Knowledge Management is Disappointing and Has Failed – Crowd Sourcing Comments for My KM Book

If you have been following my blog, you know that I have been crowd-sourcing comments for my KM book that will be published by the ABA in early 2014.  Last week, I crowd-sourced comments about who leads KM in law firms.  Thank you to those who commented (both on the blog and in emails directly to me).  This week, it’s all about disappointment and failure.

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I’m not talking about the various failures that we all have experienced in KM (or other) efforts in our careers.  I’m talking about the failure of KM itself.  As I noted last week, some may take the data I highlighted from the ILTA KM Surveys to mean that “KM is dead.”  For those of us who believe that KM is alive and kicking, we know that some believe that KM has failed – or maybe just hasn’t lived up to its initial hype.  Yet it persists.

One quite well-know commenter on the legal profession, Richard Susskind, points out in Chapter 2 of  The End of Lawyers?  that KM is an “apparent failure.”  In addition to on-line deal rooms and “the use of auctions for the selection of legal advisers,”  Susskind notes that “[a]nother disappointment in law firms, and indeed in most commercial organizations, has been in the field of knowledge management.  It has promised much and delivered a good deal less.”

My initial reaction is that while his point is well taken, it is not knowledge management that has made any promises, but rather, it is the people who held out KM as one thing or another, promised results, and failed to deliver.  Promising results from a discipline, like knowledge management, is like promising results from an idea.  It is not the idea, but the execution of the idea, that generates results.  Similarly, it is not KM, but how we implement the concepts and principles of KM that can greatly benefit law firms.

I have some other thoughts  on the topic, as you might guess, but I would love to hear from you.  Is knowledge management disappointing?  Has it failed?

Please either leave a comment to this post, or email me directly (patrickdidomenico at gmail dot com) with your thoughts.  My intention is to include your comments in my book (although I cannot guarantee inclusion, as I do have an editor).  You can submit your comments anonymously, if you like.  But I would like to give credit where credit is due.  If you submit a comment and I use it in the book, I will cite you appropriately (unless you don’t want me to).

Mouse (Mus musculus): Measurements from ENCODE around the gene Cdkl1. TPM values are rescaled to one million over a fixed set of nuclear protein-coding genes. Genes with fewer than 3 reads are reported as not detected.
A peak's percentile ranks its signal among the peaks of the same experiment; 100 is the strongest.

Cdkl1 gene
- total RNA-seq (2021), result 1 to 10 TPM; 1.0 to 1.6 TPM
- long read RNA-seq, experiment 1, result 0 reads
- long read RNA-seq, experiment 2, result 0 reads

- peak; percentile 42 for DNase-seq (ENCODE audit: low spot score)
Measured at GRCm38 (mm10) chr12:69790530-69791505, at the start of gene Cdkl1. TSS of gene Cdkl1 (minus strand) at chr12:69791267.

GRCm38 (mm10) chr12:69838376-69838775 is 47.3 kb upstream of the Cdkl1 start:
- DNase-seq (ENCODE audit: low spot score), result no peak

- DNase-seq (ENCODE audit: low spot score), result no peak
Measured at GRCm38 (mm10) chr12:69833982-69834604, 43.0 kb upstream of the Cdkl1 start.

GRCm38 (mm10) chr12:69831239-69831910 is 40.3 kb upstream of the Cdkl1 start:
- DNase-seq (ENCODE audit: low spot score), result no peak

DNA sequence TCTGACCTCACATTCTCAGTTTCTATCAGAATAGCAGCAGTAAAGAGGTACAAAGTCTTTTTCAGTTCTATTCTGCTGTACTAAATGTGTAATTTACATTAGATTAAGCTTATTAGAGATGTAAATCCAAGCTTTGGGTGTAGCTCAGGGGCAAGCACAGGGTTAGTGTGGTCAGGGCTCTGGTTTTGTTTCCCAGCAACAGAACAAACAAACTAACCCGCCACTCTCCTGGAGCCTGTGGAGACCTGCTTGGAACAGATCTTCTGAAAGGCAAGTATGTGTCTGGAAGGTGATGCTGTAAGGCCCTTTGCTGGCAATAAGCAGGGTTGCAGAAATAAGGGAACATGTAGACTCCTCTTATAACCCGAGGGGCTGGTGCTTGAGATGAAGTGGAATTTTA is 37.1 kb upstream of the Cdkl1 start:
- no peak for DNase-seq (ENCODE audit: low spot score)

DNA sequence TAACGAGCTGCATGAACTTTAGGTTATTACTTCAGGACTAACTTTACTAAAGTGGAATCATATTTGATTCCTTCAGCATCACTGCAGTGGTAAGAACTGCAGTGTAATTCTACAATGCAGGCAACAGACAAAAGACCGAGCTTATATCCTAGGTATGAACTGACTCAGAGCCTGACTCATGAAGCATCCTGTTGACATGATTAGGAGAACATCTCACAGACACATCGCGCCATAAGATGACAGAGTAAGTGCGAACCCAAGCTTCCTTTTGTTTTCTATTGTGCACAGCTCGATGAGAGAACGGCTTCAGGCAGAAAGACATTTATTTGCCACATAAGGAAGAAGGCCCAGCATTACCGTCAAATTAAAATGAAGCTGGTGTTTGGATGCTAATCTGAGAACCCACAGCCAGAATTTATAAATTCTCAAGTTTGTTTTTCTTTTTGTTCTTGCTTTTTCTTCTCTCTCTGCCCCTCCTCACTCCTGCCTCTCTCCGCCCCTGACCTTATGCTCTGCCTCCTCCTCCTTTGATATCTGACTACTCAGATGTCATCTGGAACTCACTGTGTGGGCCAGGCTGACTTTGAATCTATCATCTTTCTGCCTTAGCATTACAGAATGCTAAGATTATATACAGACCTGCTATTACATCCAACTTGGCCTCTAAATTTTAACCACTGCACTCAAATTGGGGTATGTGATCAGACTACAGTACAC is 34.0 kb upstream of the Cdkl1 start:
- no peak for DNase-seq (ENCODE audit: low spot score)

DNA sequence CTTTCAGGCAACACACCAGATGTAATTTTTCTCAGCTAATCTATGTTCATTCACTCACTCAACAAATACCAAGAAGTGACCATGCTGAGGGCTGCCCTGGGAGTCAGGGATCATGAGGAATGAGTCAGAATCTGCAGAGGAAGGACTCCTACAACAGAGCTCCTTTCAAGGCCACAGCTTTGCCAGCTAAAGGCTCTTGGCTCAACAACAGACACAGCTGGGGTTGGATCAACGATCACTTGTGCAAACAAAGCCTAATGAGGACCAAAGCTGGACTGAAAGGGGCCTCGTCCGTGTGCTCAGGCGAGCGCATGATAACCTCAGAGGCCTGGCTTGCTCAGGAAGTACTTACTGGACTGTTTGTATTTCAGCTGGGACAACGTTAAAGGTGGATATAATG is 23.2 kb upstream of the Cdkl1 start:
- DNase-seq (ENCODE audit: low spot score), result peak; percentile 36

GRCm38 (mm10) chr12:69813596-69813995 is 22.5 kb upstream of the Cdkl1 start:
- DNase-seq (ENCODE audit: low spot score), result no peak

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4 thoughts on “Knowledge Management is Disappointing and Has Failed – Crowd Sourcing Comments for My KM Book

  • December 9, 2013 at 4:47 pm
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    A culture of trust and cooperation is a prerequisite for KM to work. Distrust and internal competition (rampant and growing in many law firms if various law blogs and legal news stories can be believed) lead to knowledge hoarding, which dooms KM implementation efforts.

  • December 9, 2013 at 8:44 pm
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    Based on my experience as a partner for 30 years at a major NY law firm and my more recent experience as a management consultant to leaders of AmLaw 200 firms, I believe KM’s success or failure depends entirely on the extent to which senior lawyer management leads (and is seen as leading) the effort. Prior to 2008, KM and its benefits were under-appreciated by law firm leaders. When led by technologists, KM gets the least valuable results. When led by a non-practicing lawyer who reports to the firm’s executive director, modest results can be obtained, but nothing that’s really game-changing. Those non-practicing lawyers also become burned out after pushing hard but not getting traction with the lawyers. Only when senior leadership pushes will significant benefits occur. This is due to the lawyer personalities that have been the subject of other discussions (skeptical, autonomous, change-resistant, urgent to do client work, unsociable). Lawyers will change their approach when they see their leaders and colleagues continually pushing for the change. Post-2008, financial pressures are causing firm leadership to be more open to change, including greater receptivity to KM (though they don’t know it by that name, rather “best practices,” “practice management,” “efficiency improvements” or something similar). A few firms are now putting partners in charge of their KM efforts. Those will get results. Good luck with your book!

  • December 15, 2013 at 8:08 pm
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    Very good point. Are lawyers seeing the KM light? Are they seeing that “a rising tide lifts all ships,” or are they hanging on to the stereotype of competitive lone wolves? You would think that most lawyers joined firms (rather than going solo) to receive the benefits of what law firms have to offer, namely support from colleagues and coworkers.

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